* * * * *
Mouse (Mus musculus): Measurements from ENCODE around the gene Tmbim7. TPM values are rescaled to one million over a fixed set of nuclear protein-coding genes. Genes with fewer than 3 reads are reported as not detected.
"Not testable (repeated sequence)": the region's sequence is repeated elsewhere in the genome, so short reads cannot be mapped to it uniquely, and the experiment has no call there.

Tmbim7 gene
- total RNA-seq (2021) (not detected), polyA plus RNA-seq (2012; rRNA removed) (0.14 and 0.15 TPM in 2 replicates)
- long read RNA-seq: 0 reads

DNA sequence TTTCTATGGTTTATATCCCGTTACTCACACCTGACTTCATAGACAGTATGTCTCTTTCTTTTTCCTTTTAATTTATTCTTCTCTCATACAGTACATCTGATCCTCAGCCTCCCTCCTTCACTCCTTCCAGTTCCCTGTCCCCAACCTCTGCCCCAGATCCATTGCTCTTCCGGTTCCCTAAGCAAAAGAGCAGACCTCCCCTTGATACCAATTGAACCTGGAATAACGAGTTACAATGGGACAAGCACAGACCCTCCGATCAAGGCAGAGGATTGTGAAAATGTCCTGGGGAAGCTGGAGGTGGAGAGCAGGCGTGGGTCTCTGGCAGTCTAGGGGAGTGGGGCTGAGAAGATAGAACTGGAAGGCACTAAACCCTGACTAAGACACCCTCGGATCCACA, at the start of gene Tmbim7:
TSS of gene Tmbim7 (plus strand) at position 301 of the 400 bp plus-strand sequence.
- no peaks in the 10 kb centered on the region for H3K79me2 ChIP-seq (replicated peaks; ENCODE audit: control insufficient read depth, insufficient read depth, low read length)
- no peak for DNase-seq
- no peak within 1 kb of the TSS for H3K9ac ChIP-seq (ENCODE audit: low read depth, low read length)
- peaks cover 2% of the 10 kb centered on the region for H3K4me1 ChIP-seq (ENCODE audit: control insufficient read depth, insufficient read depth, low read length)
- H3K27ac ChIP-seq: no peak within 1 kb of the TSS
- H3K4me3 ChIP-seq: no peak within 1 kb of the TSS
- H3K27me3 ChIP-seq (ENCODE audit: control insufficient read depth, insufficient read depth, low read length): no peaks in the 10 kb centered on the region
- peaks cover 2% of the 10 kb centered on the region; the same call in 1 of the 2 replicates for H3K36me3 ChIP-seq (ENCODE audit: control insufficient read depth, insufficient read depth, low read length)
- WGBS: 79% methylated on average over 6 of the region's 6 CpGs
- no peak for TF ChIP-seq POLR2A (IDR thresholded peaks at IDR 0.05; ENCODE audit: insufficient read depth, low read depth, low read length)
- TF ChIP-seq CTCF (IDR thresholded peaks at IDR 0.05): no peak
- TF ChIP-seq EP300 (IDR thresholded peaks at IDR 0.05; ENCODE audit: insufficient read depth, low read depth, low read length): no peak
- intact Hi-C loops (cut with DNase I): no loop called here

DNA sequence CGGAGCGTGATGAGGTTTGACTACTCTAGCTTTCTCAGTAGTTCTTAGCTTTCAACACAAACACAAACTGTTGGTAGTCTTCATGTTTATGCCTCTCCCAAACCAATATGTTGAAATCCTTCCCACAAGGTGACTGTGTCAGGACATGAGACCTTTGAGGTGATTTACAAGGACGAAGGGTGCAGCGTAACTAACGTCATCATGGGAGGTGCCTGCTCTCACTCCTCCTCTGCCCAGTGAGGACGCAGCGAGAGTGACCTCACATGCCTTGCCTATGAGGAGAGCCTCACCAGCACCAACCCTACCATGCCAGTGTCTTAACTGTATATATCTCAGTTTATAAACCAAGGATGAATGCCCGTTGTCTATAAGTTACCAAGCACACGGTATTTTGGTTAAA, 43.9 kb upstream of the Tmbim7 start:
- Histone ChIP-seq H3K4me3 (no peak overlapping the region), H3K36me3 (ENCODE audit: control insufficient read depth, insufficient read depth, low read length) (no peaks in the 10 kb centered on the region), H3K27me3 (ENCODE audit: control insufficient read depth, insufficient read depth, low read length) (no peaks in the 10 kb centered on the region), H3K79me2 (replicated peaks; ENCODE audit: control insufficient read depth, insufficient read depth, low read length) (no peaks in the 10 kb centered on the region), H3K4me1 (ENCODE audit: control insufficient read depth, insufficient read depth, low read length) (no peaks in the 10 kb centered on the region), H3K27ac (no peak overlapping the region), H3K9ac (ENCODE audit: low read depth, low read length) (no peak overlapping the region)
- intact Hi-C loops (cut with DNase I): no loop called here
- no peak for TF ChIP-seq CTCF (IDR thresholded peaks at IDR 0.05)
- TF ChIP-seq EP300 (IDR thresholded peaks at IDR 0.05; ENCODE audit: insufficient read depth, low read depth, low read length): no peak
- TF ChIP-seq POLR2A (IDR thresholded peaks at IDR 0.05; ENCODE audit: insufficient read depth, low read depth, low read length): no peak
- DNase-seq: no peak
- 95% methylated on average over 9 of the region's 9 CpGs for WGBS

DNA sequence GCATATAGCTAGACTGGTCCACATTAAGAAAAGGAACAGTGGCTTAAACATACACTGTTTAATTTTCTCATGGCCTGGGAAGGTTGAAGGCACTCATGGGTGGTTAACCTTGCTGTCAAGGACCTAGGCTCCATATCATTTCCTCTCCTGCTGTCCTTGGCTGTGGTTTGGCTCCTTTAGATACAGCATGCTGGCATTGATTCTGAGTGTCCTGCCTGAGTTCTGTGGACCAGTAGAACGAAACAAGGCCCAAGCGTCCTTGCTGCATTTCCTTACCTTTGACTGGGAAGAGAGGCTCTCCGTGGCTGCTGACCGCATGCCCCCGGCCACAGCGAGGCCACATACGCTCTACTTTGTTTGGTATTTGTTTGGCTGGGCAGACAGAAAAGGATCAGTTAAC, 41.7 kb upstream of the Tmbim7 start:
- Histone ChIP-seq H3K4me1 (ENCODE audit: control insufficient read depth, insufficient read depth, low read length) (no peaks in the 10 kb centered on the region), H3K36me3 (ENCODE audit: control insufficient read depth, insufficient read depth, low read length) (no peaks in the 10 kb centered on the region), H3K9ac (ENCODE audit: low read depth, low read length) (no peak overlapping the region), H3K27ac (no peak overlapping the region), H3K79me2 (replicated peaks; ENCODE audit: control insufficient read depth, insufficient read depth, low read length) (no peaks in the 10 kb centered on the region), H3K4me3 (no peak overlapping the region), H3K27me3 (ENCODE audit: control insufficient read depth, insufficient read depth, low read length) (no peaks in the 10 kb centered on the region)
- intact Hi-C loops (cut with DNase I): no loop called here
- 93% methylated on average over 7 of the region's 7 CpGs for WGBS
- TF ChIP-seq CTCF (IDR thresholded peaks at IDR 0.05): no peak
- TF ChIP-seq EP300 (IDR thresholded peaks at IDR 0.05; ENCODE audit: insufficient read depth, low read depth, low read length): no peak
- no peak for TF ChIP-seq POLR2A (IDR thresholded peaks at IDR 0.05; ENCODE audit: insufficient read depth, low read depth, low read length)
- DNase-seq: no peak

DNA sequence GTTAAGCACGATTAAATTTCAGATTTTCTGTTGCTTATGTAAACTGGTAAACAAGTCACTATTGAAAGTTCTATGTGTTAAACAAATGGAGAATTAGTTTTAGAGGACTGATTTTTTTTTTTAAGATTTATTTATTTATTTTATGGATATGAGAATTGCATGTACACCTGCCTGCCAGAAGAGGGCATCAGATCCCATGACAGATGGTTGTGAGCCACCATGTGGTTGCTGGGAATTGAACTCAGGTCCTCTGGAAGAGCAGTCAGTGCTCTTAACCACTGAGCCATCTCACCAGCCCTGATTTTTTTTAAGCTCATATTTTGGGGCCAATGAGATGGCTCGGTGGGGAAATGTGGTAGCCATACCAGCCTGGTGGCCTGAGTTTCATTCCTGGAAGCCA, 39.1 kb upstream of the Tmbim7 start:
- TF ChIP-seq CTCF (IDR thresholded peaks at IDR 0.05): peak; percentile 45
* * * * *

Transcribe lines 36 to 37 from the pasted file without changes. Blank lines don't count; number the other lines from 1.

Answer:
- DNase-seq: no peak

DNA sequence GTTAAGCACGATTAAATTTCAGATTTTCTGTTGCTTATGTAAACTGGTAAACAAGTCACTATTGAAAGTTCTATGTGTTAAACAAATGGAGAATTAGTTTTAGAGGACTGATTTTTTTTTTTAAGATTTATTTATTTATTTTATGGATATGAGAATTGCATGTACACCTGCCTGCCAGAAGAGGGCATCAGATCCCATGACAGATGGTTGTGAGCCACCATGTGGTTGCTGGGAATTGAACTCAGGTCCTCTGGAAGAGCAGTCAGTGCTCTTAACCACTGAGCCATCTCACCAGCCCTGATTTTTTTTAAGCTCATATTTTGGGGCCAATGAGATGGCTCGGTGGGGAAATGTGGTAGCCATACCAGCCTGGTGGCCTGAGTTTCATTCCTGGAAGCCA, 39.1 kb upstream of the Tmbim7 start: